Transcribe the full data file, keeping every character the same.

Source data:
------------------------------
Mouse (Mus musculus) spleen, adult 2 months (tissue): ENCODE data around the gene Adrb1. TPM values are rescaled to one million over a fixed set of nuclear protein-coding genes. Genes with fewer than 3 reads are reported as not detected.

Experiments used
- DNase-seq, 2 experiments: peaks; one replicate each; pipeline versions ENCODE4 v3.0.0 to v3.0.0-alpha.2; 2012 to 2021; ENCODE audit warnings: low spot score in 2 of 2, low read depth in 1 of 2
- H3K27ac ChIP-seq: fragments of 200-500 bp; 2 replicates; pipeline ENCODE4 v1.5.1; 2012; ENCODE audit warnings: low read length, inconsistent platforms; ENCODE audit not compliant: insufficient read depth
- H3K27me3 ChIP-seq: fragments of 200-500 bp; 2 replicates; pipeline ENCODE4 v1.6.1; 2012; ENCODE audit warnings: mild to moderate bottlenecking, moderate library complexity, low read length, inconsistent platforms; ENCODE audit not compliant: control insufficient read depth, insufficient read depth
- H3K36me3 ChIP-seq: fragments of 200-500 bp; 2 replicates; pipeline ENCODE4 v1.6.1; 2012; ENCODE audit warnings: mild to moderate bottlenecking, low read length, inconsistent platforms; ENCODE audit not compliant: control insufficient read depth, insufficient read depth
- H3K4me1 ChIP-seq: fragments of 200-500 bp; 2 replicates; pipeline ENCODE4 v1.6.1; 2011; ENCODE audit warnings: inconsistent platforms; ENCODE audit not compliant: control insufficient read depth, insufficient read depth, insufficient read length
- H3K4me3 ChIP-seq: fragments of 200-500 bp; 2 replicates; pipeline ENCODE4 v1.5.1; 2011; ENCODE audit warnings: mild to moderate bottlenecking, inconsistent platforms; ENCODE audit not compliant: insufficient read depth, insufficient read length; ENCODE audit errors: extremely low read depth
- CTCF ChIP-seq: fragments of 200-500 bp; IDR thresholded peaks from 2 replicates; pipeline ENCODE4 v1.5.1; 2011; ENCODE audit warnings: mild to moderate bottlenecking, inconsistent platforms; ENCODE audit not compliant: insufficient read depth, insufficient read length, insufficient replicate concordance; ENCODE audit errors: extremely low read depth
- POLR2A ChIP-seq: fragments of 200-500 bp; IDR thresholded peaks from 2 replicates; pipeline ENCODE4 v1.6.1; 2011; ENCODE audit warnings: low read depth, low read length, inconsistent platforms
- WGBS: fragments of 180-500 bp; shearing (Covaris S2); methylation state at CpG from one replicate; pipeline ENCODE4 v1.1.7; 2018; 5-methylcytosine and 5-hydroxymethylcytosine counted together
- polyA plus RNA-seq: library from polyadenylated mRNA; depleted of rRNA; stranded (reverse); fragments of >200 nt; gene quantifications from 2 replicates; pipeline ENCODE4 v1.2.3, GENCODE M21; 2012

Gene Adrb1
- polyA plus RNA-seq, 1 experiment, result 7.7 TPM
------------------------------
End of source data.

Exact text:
Mouse (Mus musculus) spleen, adult 2 months (tissue): ENCODE data around the gene Adrb1. TPM values are rescaled to one million over a fixed set of nuclear protein-coding genes. Genes with fewer than 3 reads are reported as not detected.

Experiments used
- DNase-seq, 2 experiments: peaks; one replicate each; pipeline versions ENCODE4 v3.0.0 to v3.0.0-alpha.2; 2012 to 2021; ENCODE audit warnings: low spot score in 2 of 2, low read depth in 1 of 2
- H3K27ac ChIP-seq: fragments of 200-500 bp; 2 replicates; pipeline ENCODE4 v1.5.1; 2012; ENCODE audit warnings: low read length, inconsistent platforms; ENCODE audit not compliant: insufficient read depth
- H3K27me3 ChIP-seq: fragments of 200-500 bp; 2 replicates; pipeline ENCODE4 v1.6.1; 2012; ENCODE audit warnings: mild to moderate bottlenecking, moderate library complexity, low read length, inconsistent platforms; ENCODE audit not compliant: control insufficient read depth, insufficient read depth
- H3K36me3 ChIP-seq: fragments of 200-500 bp; 2 replicates; pipeline ENCODE4 v1.6.1; 2012; ENCODE audit warnings: mild to moderate bottlenecking, low read length, inconsistent platforms; ENCODE audit not compliant: control insufficient read depth, insufficient read depth
- H3K4me1 ChIP-seq: fragments of 200-500 bp; 2 replicates; pipeline ENCODE4 v1.6.1; 2011; ENCODE audit warnings: inconsistent platforms; ENCODE audit not compliant: control insufficient read depth, insufficient read depth, insufficient read length
- H3K4me3 ChIP-seq: fragments of 200-500 bp; 2 replicates; pipeline ENCODE4 v1.5.1; 2011; ENCODE audit warnings: mild to moderate bottlenecking, inconsistent platforms; ENCODE audit not compliant: insufficient read depth, insufficient read length; ENCODE audit errors: extremely low read depth
- CTCF ChIP-seq: fragments of 200-500 bp; IDR thresholded peaks from 2 replicates; pipeline ENCODE4 v1.5.1; 2011; ENCODE audit warnings: mild to moderate bottlenecking, inconsistent platforms; ENCODE audit not compliant: insufficient read depth, insufficient read length, insufficient replicate concordance; ENCODE audit errors: extremely low read depth
- POLR2A ChIP-seq: fragments of 200-500 bp; IDR thresholded peaks from 2 replicates; pipeline ENCODE4 v1.6.1; 2011; ENCODE audit warnings: low read depth, low read length, inconsistent platforms
- WGBS: fragments of 180-500 bp; shearing (Covaris S2); methylation state at CpG from one replicate; pipeline ENCODE4 v1.1.7; 2018; 5-methylcytosine and 5-hydroxymethylcytosine counted together
- polyA plus RNA-seq: library from polyadenylated mRNA; depleted of rRNA; stranded (reverse); fragments of >200 nt; gene quantifications from 2 replicates; pipeline ENCODE4 v1.2.3, GENCODE M21; 2012

Gene Adrb1
- polyA plus RNA-seq, 1 experiment, result 7.7 TPM